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Want to upgrade to "N" router, questions

  • Routers
  • Buffalo
  • Storage
Last response: in Storage
May 11, 2009 2:25:24 PM

I have had very good success with my Buffalo WBR2-G54S was about my 3rd router and has been without issue for 3-4 years now.

I have three computers in my home that I use wireless. Two are "N" and one is older, so B or G.

A few questions:

- I currently run an antenna and get reasonable range, I see most "N" routers have internal antennas..will this reduce my range and/or can I use my current antenna with a new router? I also have a Buffalo antenna.

- I see comments on bridging two routers. Why? Can I use a new "N" router for both "N" and b,g devices?

- Will I see substantial speed increase with N to be worth the upgrade price and setup hassle?


More about : upgrade router questions

May 12, 2009 12:31:43 PM

Buffalo routers are underrated.

1. Yup. Build-in antennas limit the coverage. Not sure what the new router is, but if it's SMA type, it will work with any router with SMA antennas.

2. Yes in theory. I have used a few wireless routers by DLink & Linksys & a generic. None of them can do b/g/n simultaneously. I think the dual-band can do that. The way I deal with this is to use 2+ routers. 1 dedicated for draft-N. Another for b/g.

3. For home networking (media serving), yup. N is 130Mbps. G is 54. B is 11. Also, N offers larger coverage.

However, all your devices must be N or they'll bottleneck the faster ones. If you want to improve Internet speed, you'll need to go fiber:
May 12, 2009 12:36:15 PM

thanks for the through reply.

I am considering this router: Netgear WNR834B DD-WRT Compatible Wireless N Router. Purely based on a deal, but that deal has now expired, so I am open to suggestions.

I could bridge it with my Buffalo tech.

When you say all have to be N or they botteneck. Does this include if two routers are used?
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May 13, 2009 3:33:11 AM

According to what I read when I was studying for my apple certification, you can get up to 300 mbps. However, In my opinion unless you are running fiber to the home or something like that, your G router should be more than enough for what you are doing. Let's put it this way, you can open up more headroom with an N router, however, if your internet connection is not fast enough to fully use it, then what's it benefiting you?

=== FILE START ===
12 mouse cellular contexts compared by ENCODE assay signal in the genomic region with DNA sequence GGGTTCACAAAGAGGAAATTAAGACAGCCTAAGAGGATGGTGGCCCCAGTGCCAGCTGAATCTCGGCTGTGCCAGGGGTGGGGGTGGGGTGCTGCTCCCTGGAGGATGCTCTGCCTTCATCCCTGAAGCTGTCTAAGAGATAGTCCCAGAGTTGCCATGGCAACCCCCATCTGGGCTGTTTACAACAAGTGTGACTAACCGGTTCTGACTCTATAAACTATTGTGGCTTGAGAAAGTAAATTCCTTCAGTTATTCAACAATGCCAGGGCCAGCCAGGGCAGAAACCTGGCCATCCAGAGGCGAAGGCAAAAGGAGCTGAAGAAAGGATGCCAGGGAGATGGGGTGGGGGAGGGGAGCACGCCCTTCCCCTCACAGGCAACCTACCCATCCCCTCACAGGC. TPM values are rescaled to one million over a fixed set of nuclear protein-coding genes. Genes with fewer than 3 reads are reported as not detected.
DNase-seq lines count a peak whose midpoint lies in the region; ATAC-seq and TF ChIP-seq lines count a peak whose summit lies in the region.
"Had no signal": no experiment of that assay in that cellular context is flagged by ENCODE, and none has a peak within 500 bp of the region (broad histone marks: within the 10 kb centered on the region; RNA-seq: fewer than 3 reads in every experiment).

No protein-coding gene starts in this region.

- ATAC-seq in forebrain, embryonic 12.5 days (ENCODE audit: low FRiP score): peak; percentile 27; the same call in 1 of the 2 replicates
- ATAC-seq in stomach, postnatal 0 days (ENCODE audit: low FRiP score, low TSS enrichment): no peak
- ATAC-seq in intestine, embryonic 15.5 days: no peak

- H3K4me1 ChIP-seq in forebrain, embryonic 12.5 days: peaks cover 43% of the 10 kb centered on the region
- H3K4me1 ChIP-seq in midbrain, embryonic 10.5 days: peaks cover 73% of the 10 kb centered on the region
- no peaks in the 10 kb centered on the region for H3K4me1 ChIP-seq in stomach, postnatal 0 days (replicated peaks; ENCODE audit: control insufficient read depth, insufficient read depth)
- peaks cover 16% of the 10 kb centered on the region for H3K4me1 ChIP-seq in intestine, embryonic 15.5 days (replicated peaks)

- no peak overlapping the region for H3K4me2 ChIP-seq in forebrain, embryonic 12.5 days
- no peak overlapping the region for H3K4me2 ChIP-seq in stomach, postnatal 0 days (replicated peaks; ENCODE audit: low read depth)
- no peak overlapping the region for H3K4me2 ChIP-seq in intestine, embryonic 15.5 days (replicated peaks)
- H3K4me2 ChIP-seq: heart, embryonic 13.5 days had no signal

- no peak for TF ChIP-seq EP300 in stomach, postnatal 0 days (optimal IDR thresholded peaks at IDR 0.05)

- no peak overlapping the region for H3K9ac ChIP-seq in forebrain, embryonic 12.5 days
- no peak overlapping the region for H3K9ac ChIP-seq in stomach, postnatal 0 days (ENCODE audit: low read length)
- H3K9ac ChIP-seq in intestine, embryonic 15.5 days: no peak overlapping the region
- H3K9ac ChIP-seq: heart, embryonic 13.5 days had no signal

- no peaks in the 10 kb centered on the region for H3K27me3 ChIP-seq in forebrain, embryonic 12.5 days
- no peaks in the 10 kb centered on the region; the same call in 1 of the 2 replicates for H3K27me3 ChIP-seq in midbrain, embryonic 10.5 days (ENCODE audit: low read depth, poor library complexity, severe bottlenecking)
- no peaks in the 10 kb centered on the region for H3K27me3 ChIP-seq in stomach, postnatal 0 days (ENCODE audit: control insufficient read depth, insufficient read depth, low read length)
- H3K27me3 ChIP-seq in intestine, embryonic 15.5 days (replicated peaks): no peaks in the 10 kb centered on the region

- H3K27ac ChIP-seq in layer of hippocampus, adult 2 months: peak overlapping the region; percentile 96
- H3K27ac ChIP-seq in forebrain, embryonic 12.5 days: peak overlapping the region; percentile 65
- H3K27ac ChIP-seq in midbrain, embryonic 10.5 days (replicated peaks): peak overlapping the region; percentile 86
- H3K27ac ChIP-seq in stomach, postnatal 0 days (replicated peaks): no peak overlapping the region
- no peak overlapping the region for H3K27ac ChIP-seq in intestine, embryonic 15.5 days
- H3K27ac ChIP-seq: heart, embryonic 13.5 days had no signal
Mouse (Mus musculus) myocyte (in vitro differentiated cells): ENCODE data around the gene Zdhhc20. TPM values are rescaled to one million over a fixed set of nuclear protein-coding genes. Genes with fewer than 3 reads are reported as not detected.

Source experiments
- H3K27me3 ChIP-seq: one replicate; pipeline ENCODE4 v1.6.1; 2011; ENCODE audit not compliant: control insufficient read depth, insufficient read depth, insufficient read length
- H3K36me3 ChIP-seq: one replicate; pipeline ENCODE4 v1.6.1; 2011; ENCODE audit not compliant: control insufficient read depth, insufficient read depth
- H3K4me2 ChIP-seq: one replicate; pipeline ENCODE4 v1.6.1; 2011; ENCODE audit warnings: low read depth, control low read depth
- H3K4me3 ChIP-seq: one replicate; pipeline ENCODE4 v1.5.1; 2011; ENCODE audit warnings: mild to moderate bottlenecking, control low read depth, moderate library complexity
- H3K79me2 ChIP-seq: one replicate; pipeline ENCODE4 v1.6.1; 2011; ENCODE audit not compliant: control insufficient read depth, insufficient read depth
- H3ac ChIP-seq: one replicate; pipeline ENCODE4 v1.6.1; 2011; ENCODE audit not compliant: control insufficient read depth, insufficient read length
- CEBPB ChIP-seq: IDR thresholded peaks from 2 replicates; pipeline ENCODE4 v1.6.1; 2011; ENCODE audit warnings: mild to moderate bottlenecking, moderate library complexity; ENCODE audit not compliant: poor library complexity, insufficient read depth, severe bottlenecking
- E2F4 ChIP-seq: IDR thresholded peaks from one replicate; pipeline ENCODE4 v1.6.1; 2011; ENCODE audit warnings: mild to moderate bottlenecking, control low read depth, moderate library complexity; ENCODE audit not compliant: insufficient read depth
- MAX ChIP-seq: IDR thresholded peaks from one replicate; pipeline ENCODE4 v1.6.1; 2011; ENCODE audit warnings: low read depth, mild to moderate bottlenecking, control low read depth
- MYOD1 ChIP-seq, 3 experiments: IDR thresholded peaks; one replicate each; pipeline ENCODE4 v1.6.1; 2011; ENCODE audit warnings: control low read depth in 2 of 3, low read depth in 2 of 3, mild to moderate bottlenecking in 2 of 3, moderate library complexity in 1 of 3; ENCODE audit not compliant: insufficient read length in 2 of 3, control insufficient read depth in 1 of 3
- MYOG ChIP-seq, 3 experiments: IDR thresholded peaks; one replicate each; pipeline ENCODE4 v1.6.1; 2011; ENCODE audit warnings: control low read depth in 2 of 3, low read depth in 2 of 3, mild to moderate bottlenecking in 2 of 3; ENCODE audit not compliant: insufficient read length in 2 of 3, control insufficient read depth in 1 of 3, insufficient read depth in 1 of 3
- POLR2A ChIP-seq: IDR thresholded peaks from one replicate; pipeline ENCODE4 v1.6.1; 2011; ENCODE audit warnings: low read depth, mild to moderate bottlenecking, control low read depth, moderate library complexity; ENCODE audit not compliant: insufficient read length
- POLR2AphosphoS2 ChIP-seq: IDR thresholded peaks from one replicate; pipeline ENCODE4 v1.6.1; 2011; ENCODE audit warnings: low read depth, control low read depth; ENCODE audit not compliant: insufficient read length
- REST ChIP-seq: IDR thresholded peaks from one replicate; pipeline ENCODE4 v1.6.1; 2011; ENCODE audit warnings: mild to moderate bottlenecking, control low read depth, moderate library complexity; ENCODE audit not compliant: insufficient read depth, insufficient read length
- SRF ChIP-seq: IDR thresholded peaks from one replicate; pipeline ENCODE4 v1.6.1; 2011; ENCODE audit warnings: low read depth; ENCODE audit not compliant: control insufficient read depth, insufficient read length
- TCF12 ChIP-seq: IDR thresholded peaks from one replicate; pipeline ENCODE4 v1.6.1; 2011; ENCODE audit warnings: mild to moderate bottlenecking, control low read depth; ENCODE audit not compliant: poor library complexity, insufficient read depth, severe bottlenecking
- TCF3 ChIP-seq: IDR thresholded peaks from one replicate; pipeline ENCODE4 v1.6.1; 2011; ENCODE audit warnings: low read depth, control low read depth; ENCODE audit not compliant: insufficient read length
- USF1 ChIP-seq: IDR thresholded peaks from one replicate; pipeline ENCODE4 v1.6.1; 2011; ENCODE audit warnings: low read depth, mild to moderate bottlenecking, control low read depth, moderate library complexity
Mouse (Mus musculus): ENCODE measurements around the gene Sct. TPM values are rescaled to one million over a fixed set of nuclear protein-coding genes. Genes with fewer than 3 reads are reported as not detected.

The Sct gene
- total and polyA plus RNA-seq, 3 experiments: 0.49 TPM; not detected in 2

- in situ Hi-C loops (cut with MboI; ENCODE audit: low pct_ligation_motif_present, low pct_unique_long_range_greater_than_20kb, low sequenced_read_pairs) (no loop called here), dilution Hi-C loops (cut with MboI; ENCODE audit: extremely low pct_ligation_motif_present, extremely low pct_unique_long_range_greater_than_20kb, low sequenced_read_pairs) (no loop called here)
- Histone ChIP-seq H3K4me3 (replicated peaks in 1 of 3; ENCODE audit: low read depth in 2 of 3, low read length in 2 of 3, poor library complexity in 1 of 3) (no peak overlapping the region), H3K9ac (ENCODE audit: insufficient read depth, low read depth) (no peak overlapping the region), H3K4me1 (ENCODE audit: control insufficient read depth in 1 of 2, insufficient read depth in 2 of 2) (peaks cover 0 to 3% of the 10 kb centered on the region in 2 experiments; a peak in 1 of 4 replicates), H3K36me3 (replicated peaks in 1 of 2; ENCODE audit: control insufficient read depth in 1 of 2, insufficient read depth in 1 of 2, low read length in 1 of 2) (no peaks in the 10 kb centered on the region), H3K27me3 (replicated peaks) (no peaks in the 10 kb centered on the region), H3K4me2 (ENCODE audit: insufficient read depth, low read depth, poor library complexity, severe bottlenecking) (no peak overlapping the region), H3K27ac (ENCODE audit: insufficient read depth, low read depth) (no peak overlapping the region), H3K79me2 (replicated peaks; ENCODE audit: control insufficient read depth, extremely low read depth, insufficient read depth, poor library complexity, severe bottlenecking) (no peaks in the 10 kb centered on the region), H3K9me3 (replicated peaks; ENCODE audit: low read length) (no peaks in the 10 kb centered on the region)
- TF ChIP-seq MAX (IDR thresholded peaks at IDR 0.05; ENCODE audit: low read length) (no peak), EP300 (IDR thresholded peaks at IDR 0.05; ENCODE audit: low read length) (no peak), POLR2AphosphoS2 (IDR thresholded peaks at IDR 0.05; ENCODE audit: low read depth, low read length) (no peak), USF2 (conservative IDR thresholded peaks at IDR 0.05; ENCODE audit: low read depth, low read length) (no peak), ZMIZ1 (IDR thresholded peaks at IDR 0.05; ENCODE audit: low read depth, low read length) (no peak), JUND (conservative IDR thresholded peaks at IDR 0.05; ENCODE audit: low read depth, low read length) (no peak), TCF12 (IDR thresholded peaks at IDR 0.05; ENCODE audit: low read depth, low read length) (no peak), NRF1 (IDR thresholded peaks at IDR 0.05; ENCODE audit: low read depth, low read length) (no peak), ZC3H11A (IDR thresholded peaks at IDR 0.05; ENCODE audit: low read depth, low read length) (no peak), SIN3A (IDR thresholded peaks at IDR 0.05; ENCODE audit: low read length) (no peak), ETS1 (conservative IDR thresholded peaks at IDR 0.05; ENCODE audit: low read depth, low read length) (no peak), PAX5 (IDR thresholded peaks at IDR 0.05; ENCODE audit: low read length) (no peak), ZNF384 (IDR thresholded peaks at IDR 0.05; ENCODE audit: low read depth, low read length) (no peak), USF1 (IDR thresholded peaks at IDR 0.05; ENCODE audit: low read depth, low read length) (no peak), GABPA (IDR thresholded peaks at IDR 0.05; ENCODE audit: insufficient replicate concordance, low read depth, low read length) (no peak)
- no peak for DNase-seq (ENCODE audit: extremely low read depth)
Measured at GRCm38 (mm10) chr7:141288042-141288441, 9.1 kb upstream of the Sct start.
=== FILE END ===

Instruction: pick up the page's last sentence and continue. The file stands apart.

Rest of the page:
However, if you have coverage issues, then the N should improve the range since it's higher frequencies if memory serves. I don't know for sure about the bottlenecking issues, but I would think if you have for example a G card connecting to the N router it would only allow that device to connect at 54 mbps.

So if your not getting good range, upgrade and try it. If you are with your current setup, don't mess with it.
May 13, 2009 11:59:57 AM

We need to know your upgrade goal. If you want to improve internet speed, nothing other than fiber will help. If you want to improve home networking speed (it's not internet, btw), N router will help, but your devices will be G as long as it's got a G adapter. You need to upgrade EVERYTHING. Yes, it's costly.

I upgrade my home networking speed gradually. Got 2 draft-n adapters for cheap on ebay. Picked out a retail n router. However, my Internet speed is more or less the same. That wasn't my goal. Next I'm gonna do NAS.
May 13, 2009 3:28:38 PM

My goal is to make my wireless devices close to as fast as my WIRED devices. It is no where near as fast as my wired presently.

I only have 1 device that is only G. All the rest at N. My router is B/G of course.

I also would like better range than my current G with an additional antenna
May 14, 2009 11:46:55 AM

Then you should go with a N router in that case. The G device will be the slowest. If you do file sharing, use the wired one. Oh yeah, look for a N router with gigabit wired ports. About $100. Saves you the next upgrade. Best stick with the same make as your old one.

As far as wireless being as close to wired, I don't think it's happening with N. Maybe the next standard, but the wired standard will advance again. I think I read it'd be 1000GBps. If you meant Internet speeds on your devices, they should be more or less the same across the board. If not, there may be interference between your router and devices.
April 19, 2011 4:31:16 PM

This topic has been moved from the section Wireless Networking to section Storage by Jpishgar
April 26, 2011 7:54:07 PM

I know that I am late to this discussion but you may want to look at our WZR-HP-G300NH. It is running DD-WRT and is very fast. Additionally with our AOSS you should be able to bridge with our older router easily. You can find out more about this router here: